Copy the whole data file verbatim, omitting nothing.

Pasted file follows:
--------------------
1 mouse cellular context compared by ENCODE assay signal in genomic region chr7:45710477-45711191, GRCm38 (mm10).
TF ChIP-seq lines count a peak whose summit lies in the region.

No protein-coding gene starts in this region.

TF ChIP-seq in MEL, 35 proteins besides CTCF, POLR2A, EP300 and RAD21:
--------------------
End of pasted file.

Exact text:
1 mouse cellular context compared by ENCODE assay signal in genomic region chr7:45710477-45711191, GRCm38 (mm10).
TF ChIP-seq lines count a peak whose summit lies in the region.

No protein-coding gene starts in this region.

TF ChIP-seq in MEL, 35 proteins besides CTCF, POLR2A, EP300 and RAD21: